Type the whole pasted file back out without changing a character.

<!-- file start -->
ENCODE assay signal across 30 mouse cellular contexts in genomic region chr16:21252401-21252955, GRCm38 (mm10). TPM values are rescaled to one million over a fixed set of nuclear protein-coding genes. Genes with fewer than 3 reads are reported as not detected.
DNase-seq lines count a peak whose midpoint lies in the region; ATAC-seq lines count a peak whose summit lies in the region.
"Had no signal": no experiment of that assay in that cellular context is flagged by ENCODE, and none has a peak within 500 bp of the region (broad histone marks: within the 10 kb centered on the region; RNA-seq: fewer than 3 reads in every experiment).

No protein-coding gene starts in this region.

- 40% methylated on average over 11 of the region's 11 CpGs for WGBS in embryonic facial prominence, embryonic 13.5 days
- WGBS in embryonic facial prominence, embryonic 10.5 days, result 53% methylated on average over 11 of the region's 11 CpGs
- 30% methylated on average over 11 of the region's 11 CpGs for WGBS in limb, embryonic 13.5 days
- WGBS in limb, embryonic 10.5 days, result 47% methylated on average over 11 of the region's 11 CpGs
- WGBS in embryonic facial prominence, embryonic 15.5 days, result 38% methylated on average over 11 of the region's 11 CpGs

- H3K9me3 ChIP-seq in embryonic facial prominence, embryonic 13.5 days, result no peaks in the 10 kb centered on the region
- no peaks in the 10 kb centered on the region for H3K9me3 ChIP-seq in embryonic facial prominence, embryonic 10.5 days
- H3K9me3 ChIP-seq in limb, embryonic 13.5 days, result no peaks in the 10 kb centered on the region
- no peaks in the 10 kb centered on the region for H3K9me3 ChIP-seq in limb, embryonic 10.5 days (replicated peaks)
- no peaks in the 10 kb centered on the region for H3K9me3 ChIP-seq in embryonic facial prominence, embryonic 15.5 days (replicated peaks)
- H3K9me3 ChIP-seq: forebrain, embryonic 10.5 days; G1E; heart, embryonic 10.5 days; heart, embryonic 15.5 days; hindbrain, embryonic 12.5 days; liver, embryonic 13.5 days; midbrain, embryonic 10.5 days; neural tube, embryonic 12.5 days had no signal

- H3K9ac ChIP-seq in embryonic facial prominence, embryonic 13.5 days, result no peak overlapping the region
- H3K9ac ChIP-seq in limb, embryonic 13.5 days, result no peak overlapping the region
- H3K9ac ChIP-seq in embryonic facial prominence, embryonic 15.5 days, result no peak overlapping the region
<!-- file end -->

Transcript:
ENCODE assay signal across 30 mouse cellular contexts in genomic region chr16:21252401-21252955, GRCm38 (mm10). TPM values are rescaled to one million over a fixed set of nuclear protein-coding genes. Genes with fewer than 3 reads are reported as not detected.
DNase-seq lines count a peak whose midpoint lies in the region; ATAC-seq lines count a peak whose summit lies in the region.
"Had no signal": no experiment of that assay in that cellular context is flagged by ENCODE, and none has a peak within 500 bp of the region (broad histone marks: within the 10 kb centered on the region; RNA-seq: fewer than 3 reads in every experiment).

No protein-coding gene starts in this region.

- 40% methylated on average over 11 of the region's 11 CpGs for WGBS in embryonic facial prominence, embryonic 13.5 days
- WGBS in embryonic facial prominence, embryonic 10.5 days, result 53% methylated on average over 11 of the region's 11 CpGs
- 30% methylated on average over 11 of the region's 11 CpGs for WGBS in limb, embryonic 13.5 days
- WGBS in limb, embryonic 10.5 days, result 47% methylated on average over 11 of the region's 11 CpGs
- WGBS in embryonic facial prominence, embryonic 15.5 days, result 38% methylated on average over 11 of the region's 11 CpGs

- H3K9me3 ChIP-seq in embryonic facial prominence, embryonic 13.5 days, result no peaks in the 10 kb centered on the region
- no peaks in the 10 kb centered on the region for H3K9me3 ChIP-seq in embryonic facial prominence, embryonic 10.5 days
- H3K9me3 ChIP-seq in limb, embryonic 13.5 days, result no peaks in the 10 kb centered on the region
- no peaks in the 10 kb centered on the region for H3K9me3 ChIP-seq in limb, embryonic 10.5 days (replicated peaks)
- no peaks in the 10 kb centered on the region for H3K9me3 ChIP-seq in embryonic facial prominence, embryonic 15.5 days (replicated peaks)
- H3K9me3 ChIP-seq: forebrain, embryonic 10.5 days; G1E; heart, embryonic 10.5 days; heart, embryonic 15.5 days; hindbrain, embryonic 12.5 days; liver, embryonic 13.5 days; midbrain, embryonic 10.5 days; neural tube, embryonic 12.5 days had no signal

- H3K9ac ChIP-seq in embryonic facial prominence, embryonic 13.5 days, result no peak overlapping the region
- H3K9ac ChIP-seq in limb, embryonic 13.5 days, result no peak overlapping the region
- H3K9ac ChIP-seq in embryonic facial prominence, embryonic 15.5 days, result no peak overlapping the region